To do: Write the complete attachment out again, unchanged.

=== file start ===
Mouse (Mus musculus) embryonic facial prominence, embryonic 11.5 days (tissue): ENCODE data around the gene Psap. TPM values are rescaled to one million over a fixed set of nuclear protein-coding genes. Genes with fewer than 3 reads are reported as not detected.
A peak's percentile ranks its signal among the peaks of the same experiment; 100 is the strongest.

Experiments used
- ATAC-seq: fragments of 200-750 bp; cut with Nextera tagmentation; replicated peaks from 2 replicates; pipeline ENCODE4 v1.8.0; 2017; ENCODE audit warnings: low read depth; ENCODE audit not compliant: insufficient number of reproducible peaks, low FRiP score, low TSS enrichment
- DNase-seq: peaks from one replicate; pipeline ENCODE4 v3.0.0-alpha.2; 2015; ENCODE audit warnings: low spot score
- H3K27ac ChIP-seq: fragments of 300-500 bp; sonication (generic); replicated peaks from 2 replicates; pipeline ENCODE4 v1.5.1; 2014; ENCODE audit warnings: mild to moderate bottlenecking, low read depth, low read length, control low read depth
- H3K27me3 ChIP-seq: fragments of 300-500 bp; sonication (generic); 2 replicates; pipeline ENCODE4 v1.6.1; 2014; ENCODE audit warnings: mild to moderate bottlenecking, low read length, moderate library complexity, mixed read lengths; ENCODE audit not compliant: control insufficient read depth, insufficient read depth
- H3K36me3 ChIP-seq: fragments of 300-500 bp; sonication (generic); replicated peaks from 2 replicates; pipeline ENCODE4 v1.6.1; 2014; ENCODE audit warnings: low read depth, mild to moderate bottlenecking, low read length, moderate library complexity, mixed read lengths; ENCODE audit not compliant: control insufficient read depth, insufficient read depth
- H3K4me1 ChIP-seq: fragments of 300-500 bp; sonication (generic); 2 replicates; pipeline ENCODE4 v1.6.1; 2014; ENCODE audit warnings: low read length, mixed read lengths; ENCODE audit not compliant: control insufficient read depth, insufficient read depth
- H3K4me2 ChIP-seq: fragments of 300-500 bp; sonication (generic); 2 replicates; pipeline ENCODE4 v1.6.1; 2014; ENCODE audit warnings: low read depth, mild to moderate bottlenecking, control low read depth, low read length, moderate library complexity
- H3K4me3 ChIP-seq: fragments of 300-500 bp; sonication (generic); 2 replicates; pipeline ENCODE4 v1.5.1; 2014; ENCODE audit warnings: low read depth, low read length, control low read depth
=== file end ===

Mouse (Mus musculus) embryonic facial prominence, embryonic 11.5 days (tissue): ENCODE data around the gene Psap. TPM values are rescaled to one million over a fixed set of nuclear protein-coding genes. Genes with fewer than 3 reads are reported as not detected.
A peak's percentile ranks its signal among the peaks of the same experiment; 100 is the strongest.

Experiments used
- ATAC-seq: fragments of 200-750 bp; cut with Nextera tagmentation; replicated peaks from 2 replicates; pipeline ENCODE4 v1.8.0; 2017; ENCODE audit warnings: low read depth; ENCODE audit not compliant: insufficient number of reproducible peaks, low FRiP score, low TSS enrichment
- DNase-seq: peaks from one replicate; pipeline ENCODE4 v3.0.0-alpha.2; 2015; ENCODE audit warnings: low spot score
- H3K27ac ChIP-seq: fragments of 300-500 bp; sonication (generic); replicated peaks from 2 replicates; pipeline ENCODE4 v1.5.1; 2014; ENCODE audit warnings: mild to moderate bottlenecking, low read depth, low read length, control low read depth
- H3K27me3 ChIP-seq: fragments of 300-500 bp; sonication (generic); 2 replicates; pipeline ENCODE4 v1.6.1; 2014; ENCODE audit warnings: mild to moderate bottlenecking, low read length, moderate library complexity, mixed read lengths; ENCODE audit not compliant: control insufficient read depth, insufficient read depth
- H3K36me3 ChIP-seq: fragments of 300-500 bp; sonication (generic); replicated peaks from 2 replicates; pipeline ENCODE4 v1.6.1; 2014; ENCODE audit warnings: low read depth, mild to moderate bottlenecking, low read length, moderate library complexity, mixed read lengths; ENCODE audit not compliant: control insufficient read depth, insufficient read depth
- H3K4me1 ChIP-seq: fragments of 300-500 bp; sonication (generic); 2 replicates; pipeline ENCODE4 v1.6.1; 2014; ENCODE audit warnings: low read length, mixed read lengths; ENCODE audit not compliant: control insufficient read depth, insufficient read depth
- H3K4me2 ChIP-seq: fragments of 300-500 bp; sonication (generic); 2 replicates; pipeline ENCODE4 v1.6.1; 2014; ENCODE audit warnings: low read depth, mild to moderate bottlenecking, control low read depth, low read length, moderate library complexity
- H3K4me3 ChIP-seq: fragments of 300-500 bp; sonication (generic); 2 replicates; pipeline ENCODE4 v1.5.1; 2014; ENCODE audit warnings: low read depth, low read length, control low read depth